Tuesday, February 11, 2014

K'Nex Demonstrates that Coming Home Can Beat Going Abroad

In some of the articles this week, we’ve read about how companies are either considering or have already brought back manufacturing from overseas to the United States. We’ve read how this is due to rising transportation costs and companies’ need to be more agile in the face of stiffer customer demands and increasing competition, which means moving production and inventory closer to the customer (Hudgens 2013). When examining companies that have made these types of decisions regarding their supply chains, I came across a toy company, K’Nex, that demonstrates how formulating a supply chain encompasses decisions about two other topics that we’ve discussed in this class: demand forecasting and product design.

K’Nex makes construction toy sets. If you built a toy roller coaster as a kid, you may have done so using a K’Nex product. Recently, K’Nex has brought home most of its manufacturing from China. While labor enthusiasts (including myself) are jumping with glee, K’Nex’s decision has positive business implications as well. Notably, K’Nex’s move to U.S. manufacturing means faster responses to changes in demand and a more agile product design that cuts costs while satisfying customer needs (Wollenhaupt 2014).


China is far away…..real far away. A Forbes article that covered K’Nex’s decision to return its manufacturing to the U.S. mentioned that it takes three months for K’Nex to send parts to China and receive fully assembled toys back. The article mentions that such a system prevented K’Nex from tailoring their production to specific demand requirements (Wollenhaupt 2014). Additionally, a few weeks ago we learned that information in a supply chain gets muddled as you move further upstream; that is, as you get farther away from a customer the harder it is to accurately predict the amount of product demanded (Zak 2014). It must have been incredibly inefficient and frustrating for K’Nex to create a production scheme using sales data only to find that much changes in 3 months. By moving their production, assembling, and packaging to Pennsylvania, the company has found itself much more capable of commencing production upon a receiving an order and then delivering the order shortly thereafter (Wollnehaupt 2014).

Product Design

For non-engineers like me, the very thought of product design will make you cringe. However, product design is an inescapable reality of the supply chain process. China was great for K’Nex because skilled labor was cheap and the supply of materials for toys was plentiful. However, the manufacturing climate in the U.S. necessitated a different product design. How did K’Nex cope with a lack of toy-making know-how and requisite materials in the United States? The answer is oursourcing…….to the customer (Hagerty 2013).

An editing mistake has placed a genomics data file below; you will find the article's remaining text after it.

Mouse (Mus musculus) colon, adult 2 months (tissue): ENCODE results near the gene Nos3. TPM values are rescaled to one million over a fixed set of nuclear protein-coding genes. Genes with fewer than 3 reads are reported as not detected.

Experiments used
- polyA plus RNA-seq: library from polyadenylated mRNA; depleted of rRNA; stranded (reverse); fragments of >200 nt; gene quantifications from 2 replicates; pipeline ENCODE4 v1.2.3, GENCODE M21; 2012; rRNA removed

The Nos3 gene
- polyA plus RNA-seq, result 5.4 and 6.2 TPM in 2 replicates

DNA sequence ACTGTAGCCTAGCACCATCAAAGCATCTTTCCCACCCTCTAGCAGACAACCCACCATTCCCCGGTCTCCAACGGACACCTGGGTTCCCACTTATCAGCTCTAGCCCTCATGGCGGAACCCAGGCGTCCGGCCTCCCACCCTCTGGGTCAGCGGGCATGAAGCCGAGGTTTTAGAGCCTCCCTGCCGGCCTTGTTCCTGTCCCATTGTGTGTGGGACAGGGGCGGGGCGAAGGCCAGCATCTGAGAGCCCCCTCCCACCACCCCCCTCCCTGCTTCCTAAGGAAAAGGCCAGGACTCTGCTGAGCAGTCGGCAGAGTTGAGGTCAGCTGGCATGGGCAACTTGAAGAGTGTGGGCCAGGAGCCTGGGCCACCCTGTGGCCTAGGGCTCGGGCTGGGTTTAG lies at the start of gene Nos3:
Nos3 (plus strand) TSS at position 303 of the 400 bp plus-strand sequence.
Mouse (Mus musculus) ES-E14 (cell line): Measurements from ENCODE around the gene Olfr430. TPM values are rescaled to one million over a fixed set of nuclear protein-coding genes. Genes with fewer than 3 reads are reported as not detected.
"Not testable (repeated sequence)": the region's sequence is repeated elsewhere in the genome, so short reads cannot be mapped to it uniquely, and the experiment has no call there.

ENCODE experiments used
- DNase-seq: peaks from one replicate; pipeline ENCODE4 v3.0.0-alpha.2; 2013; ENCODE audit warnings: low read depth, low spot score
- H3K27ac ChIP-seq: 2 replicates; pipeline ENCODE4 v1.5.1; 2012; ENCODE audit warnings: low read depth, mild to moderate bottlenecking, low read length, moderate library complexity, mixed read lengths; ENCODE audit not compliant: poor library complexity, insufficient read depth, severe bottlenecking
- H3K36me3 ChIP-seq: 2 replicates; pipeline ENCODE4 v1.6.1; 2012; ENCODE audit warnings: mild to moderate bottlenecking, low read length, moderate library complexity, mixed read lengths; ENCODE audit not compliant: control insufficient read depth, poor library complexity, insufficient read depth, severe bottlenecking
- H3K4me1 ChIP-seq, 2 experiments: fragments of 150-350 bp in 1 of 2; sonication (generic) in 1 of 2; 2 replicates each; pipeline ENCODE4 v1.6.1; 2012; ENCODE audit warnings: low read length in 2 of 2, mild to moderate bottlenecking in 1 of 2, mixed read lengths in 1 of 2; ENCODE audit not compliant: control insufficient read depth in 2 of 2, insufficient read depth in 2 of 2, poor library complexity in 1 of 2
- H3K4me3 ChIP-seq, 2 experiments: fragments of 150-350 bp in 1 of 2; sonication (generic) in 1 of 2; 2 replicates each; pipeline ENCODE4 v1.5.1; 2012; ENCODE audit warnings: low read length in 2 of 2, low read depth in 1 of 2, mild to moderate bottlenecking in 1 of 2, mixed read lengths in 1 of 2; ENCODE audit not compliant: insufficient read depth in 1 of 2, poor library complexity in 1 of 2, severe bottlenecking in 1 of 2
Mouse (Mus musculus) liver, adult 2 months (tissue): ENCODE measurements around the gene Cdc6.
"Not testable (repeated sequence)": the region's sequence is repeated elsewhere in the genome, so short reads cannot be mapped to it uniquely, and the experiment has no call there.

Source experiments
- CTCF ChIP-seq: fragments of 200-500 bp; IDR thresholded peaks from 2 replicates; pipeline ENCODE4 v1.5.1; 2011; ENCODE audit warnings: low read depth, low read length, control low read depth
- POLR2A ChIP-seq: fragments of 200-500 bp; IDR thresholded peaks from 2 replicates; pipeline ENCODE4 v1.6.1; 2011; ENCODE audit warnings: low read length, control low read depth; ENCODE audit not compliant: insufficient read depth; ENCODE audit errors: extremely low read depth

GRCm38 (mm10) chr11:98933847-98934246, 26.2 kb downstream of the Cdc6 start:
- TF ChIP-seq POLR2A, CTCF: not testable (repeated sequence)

Instead of the complicated componentry that made up its production processes in China, K’Nex transitioned to easy-to-assemble toys that children and parents can put together. Series of easy-to-snap pieces are the norm for K’Nex toys and this helps the company cut production costs as well. In addition to the “snaps,” the company has also switched to cheaper materials like plastic to save on production (Hagerty 2013).

The IKEA of Toys     
You’re probably thinking that we’ve seen this before. In fact, we have. IKEA designs products that can be easily assembled by customers. K’Nex is doing something similar with toys. What other industries will adopt this model? Will computers and video game consoles ever be designed so that customers can assemble these products themselves? Then, there is the question of modularity. With toys, electronics, and other products, will people be able to order specific parts in order to build a customized product that serves their specific needs?


Hagerty, James R. "A Toy Makes Comes Home to the USA: K'Nex Brings Production of Snap-Together Building Pieces Back From China." The Wall Street Journal. March 11, 2013. Retrieved from http://online.wsj.com/news/articles/SB10001424127887323293704578334062190251402.

Hudgins, Matt. "New Hubs Arise to Serve 'Just in Case' Distribution." The New York Times. February 12, 2013. Retrieved from http://www.nytimes.com/2013/02/13/realestate/commercial/new-hubs-arise-to-serve-a-just-in-case-supply-chain.html?_r=0.

"Made in the USA: K'NEX brings manufacturing home." YouTube Video. Retrieved from http://www.youtube.com/watch?v=V87w2nXPN3Y.

Wollenhaupt, Gary. "Why 'Made In The USA' Is Making A Comeback." Forbes. February 5, 2014. Retrieved from http://www.forbes.com/sites/ptc/2014/02/05/on-shoring-can-bring-competitive-advantage-for-manufacturers/.

Zak, Tim. "Planning Demand and Supply in a Supply Chain." Lecture. January 23, 2014. 

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